Shane Williams scores against the All Blacks. Pic: Getty Images.

Shane Williams: It Was The Most Important Game Of My Life

It was the game that rescued the career of Shane Williams – Wales v New Zealand in the pool stages of the 2003 World Cup. Before the tournament, it looked as if the player who would go on to become Wales’ greatest try-scorer might not even make the plane. He did – just – as a utility third scrum-half and back-up wing.

Tonight, 17 years on, the game is being replayed and re-assessed on S4C where Williams watches the 53-37 defeat for the first time since that day in Sydney . . .

Before the 2003 RWC, I was out of the Wales squad. Steve Hansen wanted boys who were a bit bigger than me in the squad. So I was out of the squad for about a year, but then I started playing well again for Neath, so Steve decided to take me to the World Cup as a scrum-half.

I’d been waiting for a chance to play in a game like this, I’d been selected, and then I fell ill. So all week, I hadn’t trained, hadn’t seen anyone, I was in quarantine.

Dan King would come and slide a pizza under the door for me, and that was the only time I’d speak to anyone. I lost around a stone that week, but I wanted to play in that game so much.

I really thought that unless I played against New Zealand, and played well, that I would never play for Wales again.

At the time, I thought this game was the most important in my life. It was a make or break game for a lot of the boys, as they hadn’t played much in the first three games.

Jonathan Thomas was one of them, and fair play he was immense in this game, and he was picked for the quarter final against England after this game.

I’ve seen highlights, but I’ve never watched this game back.

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I don’t think the haka is scary, but it lets you know that you’re in for a big game. I really enjoy it. To be stood there, watching it, I couldn’t wait for the game to start. New Zealand were the favourites to win the World Cup.

New Zealand scored the first try after two minutes, and there wasn’t much we could do about it. They recycled the ball so quickly.

They have the skills and they would switch the ball from one wing to the other, and suck the defenders in. Muliaina’s pass in that first try to Joe Rokocoko on the wing, easy – no one touched him.

Joe Rokocoko was a class apart. Definitely one of the best wingers I’ve played against. He was so quick, strong and he could step off both feet. And he was unbelievable in this match.

For the second try, he just ran outside Colin Charvis and he was no slouch.

Watching this game now, after seeing New Zealand score a fourth on 29 minutes, and I haven’t seen a team play with these skills and tempo in a long time.

They don’t make mistakes either and that’s such a hard thing to do. I remember, I couldn’t wait till half time because I was knackered.

There wasn’t much structure to my game, I just wanted the ball in my hands, but that’s not something you get much of against the All Blacks.

So, I started standing at fly-half position to wait for the ball, and thankfully it came to me. Tom Shanklin played a big role, too, and he was everywhere in this game.

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If New Zealand go two tries up you’re in trouble. It forces you to try and play at that same tempo and move their big boys around the pitch.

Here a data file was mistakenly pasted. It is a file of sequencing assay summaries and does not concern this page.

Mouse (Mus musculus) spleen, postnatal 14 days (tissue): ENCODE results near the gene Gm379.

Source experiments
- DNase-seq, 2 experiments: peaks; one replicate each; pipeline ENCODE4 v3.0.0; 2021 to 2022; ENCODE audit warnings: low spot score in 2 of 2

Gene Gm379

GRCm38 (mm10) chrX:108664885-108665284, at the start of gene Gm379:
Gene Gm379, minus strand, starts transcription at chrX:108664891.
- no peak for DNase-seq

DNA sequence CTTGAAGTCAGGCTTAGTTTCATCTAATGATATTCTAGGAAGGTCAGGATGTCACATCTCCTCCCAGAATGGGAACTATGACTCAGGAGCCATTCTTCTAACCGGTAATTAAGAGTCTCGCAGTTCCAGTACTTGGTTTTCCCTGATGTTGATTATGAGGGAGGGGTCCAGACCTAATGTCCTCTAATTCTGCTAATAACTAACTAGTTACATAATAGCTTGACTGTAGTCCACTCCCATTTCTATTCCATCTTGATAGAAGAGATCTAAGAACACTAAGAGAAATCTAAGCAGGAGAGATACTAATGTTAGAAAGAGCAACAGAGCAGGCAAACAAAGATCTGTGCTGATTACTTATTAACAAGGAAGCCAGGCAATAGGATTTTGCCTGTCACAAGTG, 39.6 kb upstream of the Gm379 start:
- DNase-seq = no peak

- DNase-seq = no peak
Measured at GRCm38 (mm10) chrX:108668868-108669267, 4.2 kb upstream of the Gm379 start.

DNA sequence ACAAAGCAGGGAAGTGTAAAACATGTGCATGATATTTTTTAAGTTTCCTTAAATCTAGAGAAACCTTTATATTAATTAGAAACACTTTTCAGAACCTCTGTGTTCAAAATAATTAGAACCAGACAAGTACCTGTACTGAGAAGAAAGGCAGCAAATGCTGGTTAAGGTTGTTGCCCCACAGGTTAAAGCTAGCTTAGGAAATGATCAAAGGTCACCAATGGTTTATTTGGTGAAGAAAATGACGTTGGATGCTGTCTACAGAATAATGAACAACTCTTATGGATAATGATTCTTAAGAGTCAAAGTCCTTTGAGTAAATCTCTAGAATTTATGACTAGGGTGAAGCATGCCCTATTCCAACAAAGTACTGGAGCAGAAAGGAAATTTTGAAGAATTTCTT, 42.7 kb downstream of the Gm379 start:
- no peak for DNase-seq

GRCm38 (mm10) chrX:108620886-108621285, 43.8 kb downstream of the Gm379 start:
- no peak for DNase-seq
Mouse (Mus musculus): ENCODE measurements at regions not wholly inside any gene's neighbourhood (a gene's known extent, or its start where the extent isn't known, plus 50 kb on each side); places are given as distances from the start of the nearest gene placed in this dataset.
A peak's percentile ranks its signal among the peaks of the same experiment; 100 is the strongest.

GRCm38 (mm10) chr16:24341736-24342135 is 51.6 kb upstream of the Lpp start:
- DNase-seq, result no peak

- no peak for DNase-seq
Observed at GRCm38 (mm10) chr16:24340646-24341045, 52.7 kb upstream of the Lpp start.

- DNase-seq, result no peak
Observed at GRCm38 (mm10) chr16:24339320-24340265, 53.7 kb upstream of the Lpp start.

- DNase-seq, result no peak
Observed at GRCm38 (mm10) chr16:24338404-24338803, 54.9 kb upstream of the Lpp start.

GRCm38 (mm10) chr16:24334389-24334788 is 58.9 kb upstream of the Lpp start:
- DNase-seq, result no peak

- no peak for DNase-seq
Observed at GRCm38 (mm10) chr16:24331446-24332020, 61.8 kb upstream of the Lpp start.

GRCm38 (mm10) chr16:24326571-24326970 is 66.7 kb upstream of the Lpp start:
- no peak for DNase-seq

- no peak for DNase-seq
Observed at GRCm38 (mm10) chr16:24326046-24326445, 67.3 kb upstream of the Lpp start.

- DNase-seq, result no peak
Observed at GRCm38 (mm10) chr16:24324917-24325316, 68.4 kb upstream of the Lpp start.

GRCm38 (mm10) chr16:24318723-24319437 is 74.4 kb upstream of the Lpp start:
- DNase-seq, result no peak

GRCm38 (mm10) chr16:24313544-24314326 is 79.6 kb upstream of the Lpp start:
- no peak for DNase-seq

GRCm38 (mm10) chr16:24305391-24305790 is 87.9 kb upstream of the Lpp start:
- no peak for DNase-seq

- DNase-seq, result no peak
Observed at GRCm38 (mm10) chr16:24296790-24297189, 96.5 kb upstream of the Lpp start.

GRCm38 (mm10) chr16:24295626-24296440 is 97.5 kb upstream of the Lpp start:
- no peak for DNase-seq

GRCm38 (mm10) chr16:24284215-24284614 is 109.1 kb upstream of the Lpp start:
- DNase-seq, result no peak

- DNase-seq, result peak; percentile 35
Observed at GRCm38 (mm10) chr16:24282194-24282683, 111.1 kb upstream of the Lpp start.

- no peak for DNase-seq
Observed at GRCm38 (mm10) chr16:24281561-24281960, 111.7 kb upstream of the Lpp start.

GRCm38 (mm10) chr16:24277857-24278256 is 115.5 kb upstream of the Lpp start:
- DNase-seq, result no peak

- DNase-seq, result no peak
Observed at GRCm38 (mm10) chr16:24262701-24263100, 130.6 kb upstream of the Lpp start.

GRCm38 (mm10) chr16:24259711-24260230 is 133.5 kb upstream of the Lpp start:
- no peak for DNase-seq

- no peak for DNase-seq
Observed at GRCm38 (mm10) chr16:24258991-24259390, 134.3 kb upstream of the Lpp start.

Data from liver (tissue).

But if you had the fitness, you knew that you could do that, and after training in the sun in Lanzarote, I knew I was fit. And we had fun out there too.

There were plenty of Aussies in the crowd and they didn’t want New Zealand to win the game, so there was lot of support for Wales on the day.

At half time, I was in the toilet for around 10 minutes I think, I was still ill. I was knackered.

Steve was happy with the way we’d kept ourselves in the game. With the ball in hand, we were playing great.

For me personally, I was quite happy. My plan was to get the ball and try to create things, run hard, and defend well. I’d made a couple of tackles, too, without missing any, so for me, I was quite happy.

That pass from Gareth Thomas (for Wales’ fourth try, scored by Shane) was perfect. If Carlos Spencer caught that, he was scoring at the other end of the pitch.

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Alfie still talks about it now. That put Wales in the lead for the first time and we were quite nervous after that, because you knew that New Zealand would come back.

I felt very proud. No-one gave us much of a chance against New Zealand. We played very well and put in a huge effort, but I can see why New Zealand won the game, because they were class.

They had everything. It was a special game to be a part of.

I still believe if I hadn’t played in that game, I would never have played for Wales again.

That game changed everything for me. And it gave us so much confidence for the England game in the quarter finals.

We believed that we were good enough to win that game – we should have won that game. We weren’t disappointed at all against New Zealand, but we were after the final whistle against England.


Shane Williams, Robin McBryde, Radio One’s Steffan Powell and singer Caryl Parry Jones will be re-living the 2003 Rugby World Cup match between Wales and New Zealand, at 9pm on Friday night on S4C’s Dyddiau Da series.

English subtitles available. The programme will also be available to watch on demand on S4C Clic and iPlayer.

Dyddiau Da – Cwpan Rygbi’r Byd: Cymru v Seland Newydd

Friday 5 June, 9pm

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